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How does your brain receive information?

What a great question! First let me tell you a little bit about your Nervous System.

Monochrome image of neurons from a mouse brain.

21 April 2021

Your body is made up by trillions of cells that do various things, and the cells associated with the Nervous System are called neurons. The human Nervous System can be divided into two components: The Central Nervous System, made up of the Brain (which is inside your head) and the Spinal Cord (inside your spinal column which is your backbone); and the Peripheral Nervous System, composed of various nerves, like Cranial nerves (around your head), and peripheral nerves (that go all around your body). Nerves are bundles of neuronal fibres that transmit signals, which are electric impulses. These signals are transmitted from the periphery, for example, the toe, to the Spinal Cord and the Brain by sensory neurons. Signals can also go the other way around, from the Central Nervous System to the various parts of your body, through motor neurons. 

Now, all over your body you have sensors that detect different types of information. Your eyes, for instance, detect light. All over your skin you have sensors that detect pressure. Your ears detect sound. Also, all over your body you have sensors that detect pain. All these different sensors are neurons that specialise in the detection of different types of information. When these specialised sensors detect something, they generate an electric impulse that is transmitted through a neuronal fibre, bundled in a nerve, all the way to Central Nervous System. This happens extremely fast. Then, in the Central Nervous System, you have specialised groups of different neurons to process the information and generate the appropriate responses. Those responses are then transmitted (as electric impulses) down motor neurons to the muscles. An example of this is what happens when you hurt yourself: for instance when you accidentally prick yourself in the hand, your immediate response is to lift your hand away from the thing that pricked you. This happens because your skin creates a pain signal that travels through sensory nerves to the Central Nervous System, first to the Spinal Cord and then the Brain. Once there, the neurons create a response that travels down motor neurons that communicate with muscles, driving your hand to move away.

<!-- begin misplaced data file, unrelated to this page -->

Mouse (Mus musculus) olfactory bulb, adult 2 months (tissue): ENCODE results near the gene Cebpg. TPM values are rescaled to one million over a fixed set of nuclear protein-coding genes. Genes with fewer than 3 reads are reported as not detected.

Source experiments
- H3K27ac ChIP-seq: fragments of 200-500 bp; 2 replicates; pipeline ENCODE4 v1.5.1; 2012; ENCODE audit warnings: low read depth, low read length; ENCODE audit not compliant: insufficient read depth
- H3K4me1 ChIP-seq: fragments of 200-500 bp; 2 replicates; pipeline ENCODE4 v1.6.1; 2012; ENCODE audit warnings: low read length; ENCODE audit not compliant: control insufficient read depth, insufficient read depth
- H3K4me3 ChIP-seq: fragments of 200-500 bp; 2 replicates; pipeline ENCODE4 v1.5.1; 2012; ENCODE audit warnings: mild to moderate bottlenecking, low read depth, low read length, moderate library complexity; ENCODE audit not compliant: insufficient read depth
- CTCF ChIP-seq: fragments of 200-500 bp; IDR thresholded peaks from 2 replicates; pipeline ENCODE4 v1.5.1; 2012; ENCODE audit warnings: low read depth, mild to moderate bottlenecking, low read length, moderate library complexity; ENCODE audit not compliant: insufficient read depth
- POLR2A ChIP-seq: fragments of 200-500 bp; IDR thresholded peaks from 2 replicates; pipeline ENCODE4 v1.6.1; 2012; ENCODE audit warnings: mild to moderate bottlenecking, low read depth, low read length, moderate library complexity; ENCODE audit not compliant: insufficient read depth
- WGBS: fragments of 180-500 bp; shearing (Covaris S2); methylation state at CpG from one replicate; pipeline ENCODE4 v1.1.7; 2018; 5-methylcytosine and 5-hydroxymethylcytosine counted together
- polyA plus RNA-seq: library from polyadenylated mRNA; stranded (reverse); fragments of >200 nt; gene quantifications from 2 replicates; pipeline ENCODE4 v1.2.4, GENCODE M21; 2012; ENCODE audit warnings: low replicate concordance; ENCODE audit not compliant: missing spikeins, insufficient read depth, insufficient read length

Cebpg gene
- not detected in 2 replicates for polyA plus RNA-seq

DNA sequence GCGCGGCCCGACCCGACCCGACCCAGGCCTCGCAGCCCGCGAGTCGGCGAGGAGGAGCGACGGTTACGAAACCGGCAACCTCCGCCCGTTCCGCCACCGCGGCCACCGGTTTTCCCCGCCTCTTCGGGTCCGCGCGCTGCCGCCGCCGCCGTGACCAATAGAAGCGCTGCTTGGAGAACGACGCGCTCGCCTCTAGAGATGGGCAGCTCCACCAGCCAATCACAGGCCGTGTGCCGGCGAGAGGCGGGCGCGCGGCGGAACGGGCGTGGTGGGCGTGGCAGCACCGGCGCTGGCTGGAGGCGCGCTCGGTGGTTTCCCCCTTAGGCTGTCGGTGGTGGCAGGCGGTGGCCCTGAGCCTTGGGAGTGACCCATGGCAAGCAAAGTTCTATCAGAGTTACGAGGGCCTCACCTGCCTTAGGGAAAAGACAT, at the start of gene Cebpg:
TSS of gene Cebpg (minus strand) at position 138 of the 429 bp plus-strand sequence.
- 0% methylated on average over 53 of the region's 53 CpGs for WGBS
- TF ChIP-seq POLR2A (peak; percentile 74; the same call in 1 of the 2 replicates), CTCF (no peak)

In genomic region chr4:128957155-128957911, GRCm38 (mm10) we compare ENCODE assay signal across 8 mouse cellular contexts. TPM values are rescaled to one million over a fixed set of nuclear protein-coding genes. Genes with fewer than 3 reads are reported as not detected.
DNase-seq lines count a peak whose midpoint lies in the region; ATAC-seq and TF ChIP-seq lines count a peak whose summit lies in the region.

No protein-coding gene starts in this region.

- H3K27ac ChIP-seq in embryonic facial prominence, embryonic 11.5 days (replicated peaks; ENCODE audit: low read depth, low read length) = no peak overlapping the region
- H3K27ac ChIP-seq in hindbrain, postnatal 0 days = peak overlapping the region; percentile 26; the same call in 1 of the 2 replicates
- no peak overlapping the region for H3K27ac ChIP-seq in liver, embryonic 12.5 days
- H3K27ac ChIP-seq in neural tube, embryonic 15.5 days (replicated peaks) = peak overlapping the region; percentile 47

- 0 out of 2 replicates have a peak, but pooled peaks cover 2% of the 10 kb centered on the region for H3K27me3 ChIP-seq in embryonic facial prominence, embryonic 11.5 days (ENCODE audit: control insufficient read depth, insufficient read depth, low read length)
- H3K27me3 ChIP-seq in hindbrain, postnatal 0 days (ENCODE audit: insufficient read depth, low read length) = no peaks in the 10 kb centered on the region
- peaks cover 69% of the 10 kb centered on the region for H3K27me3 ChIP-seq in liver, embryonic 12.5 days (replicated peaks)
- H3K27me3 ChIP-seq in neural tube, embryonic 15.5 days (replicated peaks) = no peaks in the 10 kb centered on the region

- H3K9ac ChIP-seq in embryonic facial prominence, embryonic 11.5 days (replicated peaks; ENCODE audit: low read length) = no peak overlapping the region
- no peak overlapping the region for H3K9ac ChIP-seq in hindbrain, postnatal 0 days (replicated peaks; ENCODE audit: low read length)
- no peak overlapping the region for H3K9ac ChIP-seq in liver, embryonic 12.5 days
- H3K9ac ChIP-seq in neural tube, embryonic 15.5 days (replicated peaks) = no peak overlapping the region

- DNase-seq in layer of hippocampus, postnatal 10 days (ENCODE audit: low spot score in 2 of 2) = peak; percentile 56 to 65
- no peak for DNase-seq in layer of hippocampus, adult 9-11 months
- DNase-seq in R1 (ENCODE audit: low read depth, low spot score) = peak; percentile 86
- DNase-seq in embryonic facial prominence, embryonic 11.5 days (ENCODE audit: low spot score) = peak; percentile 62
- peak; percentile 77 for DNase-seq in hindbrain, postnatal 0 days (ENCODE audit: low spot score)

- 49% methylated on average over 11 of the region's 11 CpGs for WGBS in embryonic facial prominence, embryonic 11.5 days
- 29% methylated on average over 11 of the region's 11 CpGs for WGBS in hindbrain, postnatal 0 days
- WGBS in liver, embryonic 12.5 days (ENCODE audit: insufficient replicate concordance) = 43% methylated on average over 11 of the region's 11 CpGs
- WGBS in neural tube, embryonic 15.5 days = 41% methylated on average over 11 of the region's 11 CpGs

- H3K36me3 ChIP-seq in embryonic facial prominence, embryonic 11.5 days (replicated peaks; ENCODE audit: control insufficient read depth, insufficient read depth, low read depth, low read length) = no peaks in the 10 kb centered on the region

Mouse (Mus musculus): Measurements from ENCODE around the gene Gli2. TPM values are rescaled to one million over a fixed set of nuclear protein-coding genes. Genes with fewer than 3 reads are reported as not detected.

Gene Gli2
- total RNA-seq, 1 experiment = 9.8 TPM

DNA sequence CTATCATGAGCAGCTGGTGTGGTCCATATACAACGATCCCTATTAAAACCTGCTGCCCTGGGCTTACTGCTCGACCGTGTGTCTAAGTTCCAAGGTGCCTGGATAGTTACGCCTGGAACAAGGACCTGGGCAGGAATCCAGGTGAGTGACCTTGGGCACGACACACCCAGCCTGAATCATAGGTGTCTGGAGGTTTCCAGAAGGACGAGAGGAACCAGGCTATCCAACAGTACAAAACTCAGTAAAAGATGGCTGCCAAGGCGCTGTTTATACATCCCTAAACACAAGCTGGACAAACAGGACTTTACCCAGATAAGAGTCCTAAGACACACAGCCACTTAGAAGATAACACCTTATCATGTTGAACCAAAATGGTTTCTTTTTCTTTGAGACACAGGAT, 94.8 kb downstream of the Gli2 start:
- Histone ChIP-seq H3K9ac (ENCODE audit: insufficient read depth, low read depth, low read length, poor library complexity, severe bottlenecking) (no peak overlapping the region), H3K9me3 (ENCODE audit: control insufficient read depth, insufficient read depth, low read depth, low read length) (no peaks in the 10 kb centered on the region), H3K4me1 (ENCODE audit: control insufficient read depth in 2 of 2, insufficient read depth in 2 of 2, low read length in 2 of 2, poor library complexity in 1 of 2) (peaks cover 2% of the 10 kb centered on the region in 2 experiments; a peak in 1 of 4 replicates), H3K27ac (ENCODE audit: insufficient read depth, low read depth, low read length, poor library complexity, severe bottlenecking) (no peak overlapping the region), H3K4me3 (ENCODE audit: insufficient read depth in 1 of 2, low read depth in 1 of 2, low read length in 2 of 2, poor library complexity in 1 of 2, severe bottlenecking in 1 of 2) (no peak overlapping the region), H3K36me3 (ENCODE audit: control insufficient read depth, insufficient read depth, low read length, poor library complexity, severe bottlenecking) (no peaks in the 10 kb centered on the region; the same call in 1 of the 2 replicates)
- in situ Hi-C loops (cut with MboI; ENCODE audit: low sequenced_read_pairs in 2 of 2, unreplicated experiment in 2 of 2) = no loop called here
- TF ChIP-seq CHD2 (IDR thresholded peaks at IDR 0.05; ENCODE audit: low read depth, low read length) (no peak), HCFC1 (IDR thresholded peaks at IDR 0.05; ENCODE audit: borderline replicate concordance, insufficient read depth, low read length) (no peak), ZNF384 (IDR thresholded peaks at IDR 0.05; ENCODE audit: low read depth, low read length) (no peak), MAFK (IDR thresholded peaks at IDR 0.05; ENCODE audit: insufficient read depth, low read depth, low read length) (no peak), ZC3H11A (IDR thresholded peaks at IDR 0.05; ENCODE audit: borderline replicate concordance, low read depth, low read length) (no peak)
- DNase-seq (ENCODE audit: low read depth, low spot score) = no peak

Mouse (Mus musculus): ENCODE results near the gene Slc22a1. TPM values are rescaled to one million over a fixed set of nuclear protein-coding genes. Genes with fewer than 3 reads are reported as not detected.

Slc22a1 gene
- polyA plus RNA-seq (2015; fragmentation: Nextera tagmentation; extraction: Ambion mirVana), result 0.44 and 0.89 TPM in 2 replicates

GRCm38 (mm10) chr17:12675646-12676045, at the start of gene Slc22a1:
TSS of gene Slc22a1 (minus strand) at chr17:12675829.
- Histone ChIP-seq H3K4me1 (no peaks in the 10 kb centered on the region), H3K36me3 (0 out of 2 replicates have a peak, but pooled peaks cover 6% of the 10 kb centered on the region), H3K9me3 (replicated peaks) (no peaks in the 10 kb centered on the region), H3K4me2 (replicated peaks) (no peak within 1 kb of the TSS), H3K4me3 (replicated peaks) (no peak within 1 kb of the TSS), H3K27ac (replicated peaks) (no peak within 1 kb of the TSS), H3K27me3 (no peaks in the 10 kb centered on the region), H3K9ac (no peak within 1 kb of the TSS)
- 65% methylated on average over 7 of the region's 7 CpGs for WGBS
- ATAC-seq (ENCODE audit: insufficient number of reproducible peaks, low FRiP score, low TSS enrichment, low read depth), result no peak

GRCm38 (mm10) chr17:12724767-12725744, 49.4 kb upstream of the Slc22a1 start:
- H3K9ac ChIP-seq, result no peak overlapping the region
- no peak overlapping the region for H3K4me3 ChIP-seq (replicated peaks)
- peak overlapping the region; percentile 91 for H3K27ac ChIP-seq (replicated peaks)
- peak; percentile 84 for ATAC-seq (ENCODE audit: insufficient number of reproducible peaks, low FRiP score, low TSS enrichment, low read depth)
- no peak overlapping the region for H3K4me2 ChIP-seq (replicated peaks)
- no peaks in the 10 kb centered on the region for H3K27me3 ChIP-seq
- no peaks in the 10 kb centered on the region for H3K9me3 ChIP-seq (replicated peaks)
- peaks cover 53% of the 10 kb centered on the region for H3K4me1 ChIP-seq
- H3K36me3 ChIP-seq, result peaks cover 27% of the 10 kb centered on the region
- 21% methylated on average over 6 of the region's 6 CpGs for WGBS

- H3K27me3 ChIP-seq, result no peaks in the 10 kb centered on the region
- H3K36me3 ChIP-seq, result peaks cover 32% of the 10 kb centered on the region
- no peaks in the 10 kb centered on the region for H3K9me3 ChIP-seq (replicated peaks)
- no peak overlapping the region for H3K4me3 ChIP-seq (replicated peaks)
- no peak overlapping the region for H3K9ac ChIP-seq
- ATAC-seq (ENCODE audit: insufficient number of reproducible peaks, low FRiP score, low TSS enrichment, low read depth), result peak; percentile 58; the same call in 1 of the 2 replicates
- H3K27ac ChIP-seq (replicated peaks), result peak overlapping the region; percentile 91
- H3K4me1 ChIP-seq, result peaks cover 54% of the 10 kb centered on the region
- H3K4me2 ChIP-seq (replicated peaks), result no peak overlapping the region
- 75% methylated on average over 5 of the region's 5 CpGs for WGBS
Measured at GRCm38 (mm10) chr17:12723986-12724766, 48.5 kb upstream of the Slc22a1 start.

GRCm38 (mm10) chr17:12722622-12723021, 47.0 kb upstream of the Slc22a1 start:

The amazing thing about your Nervous System is that it performs these types of operations all the time for all types of information. And besides collecting information from the world around you, it also collects information from what is going on inside of you, like your muscle activity, your breathing, your gut, etc. And it can process them all at the same time! And in doing so, it helps you to respond and communicate with the world around you in the most effective way possible.